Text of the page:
I’ve been a big fan of Notational Velocity for quite a few years now - and more recently, nValt which is a popular fork of Notational Velocity, but with a bit more features. Everyone has their own process when it comes to taking notes, and to each his own, but the one thing that really turned me on to Notational Velocity/nValt is the simplicity and unstructured process of taking and searching for notes. Coupled with Dropbox for seamless syncing, you have yourself a great note taking process that was easy to use and even easier to search. As for mobile, I used Simplenote to view my notes via Dropbox, and it made taking notes during programming meetups or business meetings even easier. Life is good!
However, over the past year, as I found myself coding more and more in my text editor of choice, Emacs - the more I found myself wanting something that didn’t seem so disconnected from where I do most of my prose and coding. After a quick search, I found Jason Blevins’ great little creation called Deft. To sum it up, Deft is an open source mode for Emacs to view, record, and search for notes in plain text, very much like Notational Velocity/nValt. I highly encourage you to check out Jason’s project page for Deft. After trying out Deft, it made me want to switch 100% over to org-mode notes as I really only used org-mode for sporadic notes. Now, I have the power of org-mode with Emacs in a Notational Velocity-like buffer with Deft. The rest of the article will be outlining how I set it up in my Emacs config.
Setting up Deft
First, go grab deft.el and make sure it is available in your Emacs config (i.e. - ~/.emacs/vendor/deft.el path). You can grab it here or get it directly from my Emacs config, which is the original unmodified file.
deft.el is on your Emacs load path, you’ll need to tell Emacs to
use Deft. Put the following anywhere in your config (I like to keep
modes separated in it’s own
modes.el file that gets loaded on
Since I use Org-Mode, I want
*.org files to be recognized by the Deft
buffer, so let’s set the
deft-extension to “org”. I believe the
default file type that Deft will look for is “txt”, so omit this part or
add in “txt” if you want to use plain text files.
(setq deft-extension "org")
And again, since I’m using org-mode with Deft, let’s set the
deft-text-mode appropriately to use org-mode:
(setq deft-text-mode 'org-mode)
Next, we need to tell Deft where to find all of my current org-mode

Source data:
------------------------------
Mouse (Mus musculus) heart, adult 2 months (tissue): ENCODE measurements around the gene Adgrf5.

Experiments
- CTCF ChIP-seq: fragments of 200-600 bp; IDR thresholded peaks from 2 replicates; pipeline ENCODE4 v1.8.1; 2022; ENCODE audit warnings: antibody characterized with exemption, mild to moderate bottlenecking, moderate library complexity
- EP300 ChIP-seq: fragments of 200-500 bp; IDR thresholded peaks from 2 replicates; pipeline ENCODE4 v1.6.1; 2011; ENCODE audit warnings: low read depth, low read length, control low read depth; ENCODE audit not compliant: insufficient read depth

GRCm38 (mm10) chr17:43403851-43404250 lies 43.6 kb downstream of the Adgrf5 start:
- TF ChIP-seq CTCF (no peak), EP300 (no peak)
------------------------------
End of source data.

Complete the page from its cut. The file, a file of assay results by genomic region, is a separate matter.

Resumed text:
files. In my case, I like to keep all my org-mode files in Dropbox, so
that path would be
~/Dropbox/org for me. You should change this path
to wherever you keep your files.
(setq deft-directory "~/Dropbox/org")
Finally, the last bit of customization is to tell Deft to use the filename as a title. By default, Deft will use the first line of the file as the filename. In my note taking preference, I normally don’t lead off a note with the title of the file (it’s usually a date like “2013-08-15” if it’s a meeting), so I switched on the trigger for this:
(setq deft-use-filename-as-title t)
Optionally, you can set
default value is
1.0, which means it saves every second. This is
very useful to many, meaning you don’t ever have to manually save your
notes since Deft automatically does it for you; however, with my
custom emacs config, I prefer to turn this off completely and manually
save my notes file because I have a
before-save-hook that deletes
trailing whitespace. This made typing notes a bit annoying and would
often remove whitespace if I was in the middle of writing a sentence,
where I didn’t want it to do that yet.
(setq deft-auto-save-interval 0)
Putting it all together, and you have this in its entirety:
;; deft (require 'deft) (setq deft-directory "~/Dropbox/org") (setq deft-extension "org") (setq deft-text-mode 'org-mode) (setq deft-use-filename-as-title t) (setq deft-auto-save-interval 0)
To enter the Deft buffer, simply do:
m-x deft ENTER
And you should see the Deft buffer like so, with all of your org-files (yes, I know - nothing is blurred out…I got nothing to hide :P ):
Start typing and you’ll see the list of notes filter out the results that do not match, just like Notational Velocity. Hit ENTER to open the note in a new buffer.
And there you have it! Much appreciation and thanks goes to Jason Blevins for this awesome mode that has effectively streamlined my coding and note-taking all in Emacs!
– Aug 15, 2013